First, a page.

Agricultural Research Service research leader Johnie N. Jenkins, at the agency's Genetics and Precision Agriculture Research Unit at Mississippi State, Miss., heads a team of ARS scientists developing a high-speed wireless networking system. It will allow farmers to download aerial images via the Internet onto their personal computers, laptops — or even better, their PDAs (Personal Digital Assistants) — in a cost-effective and efficient way.
In the past, farmers could only see the results of these aerial photos if they were printed and hand delivered, because the digital files of the photographs were too large.
What used to take days can now be accomplished in just a matter of minutes — another important advancement in precision agriculture technology. By using their PDAs, farmers could go out onto their fields, download corresponding aerial images and use Global Positioning System coordinates to quickly locate problem areas. This would allow them to take care of whatever ails their crops within minutes after the aerial images were taken.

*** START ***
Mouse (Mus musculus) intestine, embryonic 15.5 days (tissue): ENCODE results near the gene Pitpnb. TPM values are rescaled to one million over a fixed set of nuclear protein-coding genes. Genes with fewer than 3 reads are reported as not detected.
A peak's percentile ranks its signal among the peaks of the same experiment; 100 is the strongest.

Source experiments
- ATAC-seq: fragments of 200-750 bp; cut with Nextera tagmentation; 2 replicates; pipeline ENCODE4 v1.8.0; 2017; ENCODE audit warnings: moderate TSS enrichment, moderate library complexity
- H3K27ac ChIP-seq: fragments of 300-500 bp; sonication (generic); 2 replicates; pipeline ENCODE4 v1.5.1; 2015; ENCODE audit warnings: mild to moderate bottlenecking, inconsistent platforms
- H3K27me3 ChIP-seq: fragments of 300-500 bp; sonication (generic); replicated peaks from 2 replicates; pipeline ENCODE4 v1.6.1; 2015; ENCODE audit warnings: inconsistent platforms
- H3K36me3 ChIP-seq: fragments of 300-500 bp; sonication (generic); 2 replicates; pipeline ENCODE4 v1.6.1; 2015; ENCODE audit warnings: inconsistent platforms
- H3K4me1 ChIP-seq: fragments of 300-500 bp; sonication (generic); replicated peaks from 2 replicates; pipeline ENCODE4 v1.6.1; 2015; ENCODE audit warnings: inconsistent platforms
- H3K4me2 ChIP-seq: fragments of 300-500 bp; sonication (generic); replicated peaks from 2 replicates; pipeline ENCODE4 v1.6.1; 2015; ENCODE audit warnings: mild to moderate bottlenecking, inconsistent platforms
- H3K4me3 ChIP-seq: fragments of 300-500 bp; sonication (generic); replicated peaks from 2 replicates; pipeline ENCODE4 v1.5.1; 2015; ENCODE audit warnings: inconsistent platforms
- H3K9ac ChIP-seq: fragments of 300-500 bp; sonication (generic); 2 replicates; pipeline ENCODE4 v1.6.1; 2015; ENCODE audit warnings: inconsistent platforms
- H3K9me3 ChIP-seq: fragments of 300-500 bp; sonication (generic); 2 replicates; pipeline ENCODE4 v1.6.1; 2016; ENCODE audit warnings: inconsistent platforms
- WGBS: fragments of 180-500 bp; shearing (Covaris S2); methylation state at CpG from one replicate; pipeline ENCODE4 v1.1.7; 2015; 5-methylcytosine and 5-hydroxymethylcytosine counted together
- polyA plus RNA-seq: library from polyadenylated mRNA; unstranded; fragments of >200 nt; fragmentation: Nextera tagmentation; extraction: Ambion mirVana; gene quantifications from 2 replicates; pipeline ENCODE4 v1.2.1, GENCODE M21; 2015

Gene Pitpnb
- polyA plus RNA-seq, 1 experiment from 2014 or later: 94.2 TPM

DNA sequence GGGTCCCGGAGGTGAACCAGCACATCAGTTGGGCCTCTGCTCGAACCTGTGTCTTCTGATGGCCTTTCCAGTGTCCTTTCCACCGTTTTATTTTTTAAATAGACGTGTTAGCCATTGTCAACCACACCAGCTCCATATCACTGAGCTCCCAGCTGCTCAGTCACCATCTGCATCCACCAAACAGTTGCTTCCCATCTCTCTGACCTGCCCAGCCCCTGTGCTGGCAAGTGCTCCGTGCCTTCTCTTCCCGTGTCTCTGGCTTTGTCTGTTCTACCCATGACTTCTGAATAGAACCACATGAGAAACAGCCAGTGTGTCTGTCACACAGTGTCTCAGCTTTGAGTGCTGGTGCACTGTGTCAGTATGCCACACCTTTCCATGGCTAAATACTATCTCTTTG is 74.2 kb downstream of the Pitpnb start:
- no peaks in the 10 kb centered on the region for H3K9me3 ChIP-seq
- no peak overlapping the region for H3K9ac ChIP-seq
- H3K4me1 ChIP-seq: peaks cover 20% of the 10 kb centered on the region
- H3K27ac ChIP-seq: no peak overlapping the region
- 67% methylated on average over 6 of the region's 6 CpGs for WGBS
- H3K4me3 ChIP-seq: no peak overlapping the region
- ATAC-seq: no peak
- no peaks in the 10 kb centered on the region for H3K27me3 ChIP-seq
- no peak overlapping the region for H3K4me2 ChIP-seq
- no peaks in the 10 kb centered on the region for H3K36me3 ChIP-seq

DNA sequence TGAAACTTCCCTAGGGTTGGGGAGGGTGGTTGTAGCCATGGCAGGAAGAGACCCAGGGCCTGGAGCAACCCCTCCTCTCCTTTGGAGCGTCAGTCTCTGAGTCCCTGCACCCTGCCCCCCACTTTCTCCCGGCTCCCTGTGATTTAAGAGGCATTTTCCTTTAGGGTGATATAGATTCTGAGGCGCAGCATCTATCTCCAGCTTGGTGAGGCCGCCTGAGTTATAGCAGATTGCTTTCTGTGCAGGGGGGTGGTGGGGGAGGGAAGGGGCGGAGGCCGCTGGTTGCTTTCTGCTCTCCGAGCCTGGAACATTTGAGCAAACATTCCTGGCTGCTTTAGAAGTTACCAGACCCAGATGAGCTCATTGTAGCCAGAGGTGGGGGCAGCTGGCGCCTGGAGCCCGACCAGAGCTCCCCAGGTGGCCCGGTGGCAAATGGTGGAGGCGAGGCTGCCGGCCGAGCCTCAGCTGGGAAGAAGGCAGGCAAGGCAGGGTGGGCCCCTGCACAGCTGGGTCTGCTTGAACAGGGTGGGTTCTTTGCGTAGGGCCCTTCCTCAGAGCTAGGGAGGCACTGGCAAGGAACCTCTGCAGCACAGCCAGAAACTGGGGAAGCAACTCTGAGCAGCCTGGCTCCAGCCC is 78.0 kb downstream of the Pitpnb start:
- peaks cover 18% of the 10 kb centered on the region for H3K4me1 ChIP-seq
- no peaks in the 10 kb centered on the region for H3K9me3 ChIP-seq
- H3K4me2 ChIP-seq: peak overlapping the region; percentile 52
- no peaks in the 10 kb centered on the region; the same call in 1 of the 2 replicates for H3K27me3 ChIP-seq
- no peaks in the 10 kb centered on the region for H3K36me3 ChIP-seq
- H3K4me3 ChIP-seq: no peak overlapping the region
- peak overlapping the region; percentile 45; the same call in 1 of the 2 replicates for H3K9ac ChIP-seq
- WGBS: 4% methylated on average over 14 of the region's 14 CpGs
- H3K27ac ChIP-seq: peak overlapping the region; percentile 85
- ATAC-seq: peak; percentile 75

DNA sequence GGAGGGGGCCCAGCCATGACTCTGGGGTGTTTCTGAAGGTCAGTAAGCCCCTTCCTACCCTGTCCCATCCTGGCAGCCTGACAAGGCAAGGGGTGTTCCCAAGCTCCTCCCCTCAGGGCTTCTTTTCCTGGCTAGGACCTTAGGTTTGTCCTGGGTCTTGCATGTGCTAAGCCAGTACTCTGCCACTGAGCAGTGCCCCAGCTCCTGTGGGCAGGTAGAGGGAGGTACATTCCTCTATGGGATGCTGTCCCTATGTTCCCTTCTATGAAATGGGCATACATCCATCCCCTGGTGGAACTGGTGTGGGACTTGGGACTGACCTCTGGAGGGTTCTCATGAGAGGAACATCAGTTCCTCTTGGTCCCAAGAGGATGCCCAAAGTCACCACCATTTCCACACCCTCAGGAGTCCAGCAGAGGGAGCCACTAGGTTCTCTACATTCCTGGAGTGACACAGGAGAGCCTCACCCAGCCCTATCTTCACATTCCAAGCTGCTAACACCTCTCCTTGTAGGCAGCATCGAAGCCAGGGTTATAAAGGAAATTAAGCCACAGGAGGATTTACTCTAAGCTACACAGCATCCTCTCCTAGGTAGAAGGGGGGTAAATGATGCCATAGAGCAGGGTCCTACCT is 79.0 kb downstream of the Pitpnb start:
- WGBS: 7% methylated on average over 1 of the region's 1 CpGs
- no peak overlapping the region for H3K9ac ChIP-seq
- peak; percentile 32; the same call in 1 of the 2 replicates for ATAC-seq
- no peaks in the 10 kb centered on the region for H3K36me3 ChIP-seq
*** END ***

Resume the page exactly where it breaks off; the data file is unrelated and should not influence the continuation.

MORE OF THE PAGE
The wireless local area network can also be used to download application maps directly to tractors or other machinery, eliminating time-consuming steps and reducing the chance of human error.
For the past three years, Jenkins and ARS technician James McKinion have been evaluating the utility of this emerging farming tool.
ARS is the U.S. Department of Agriculture's chief scientific research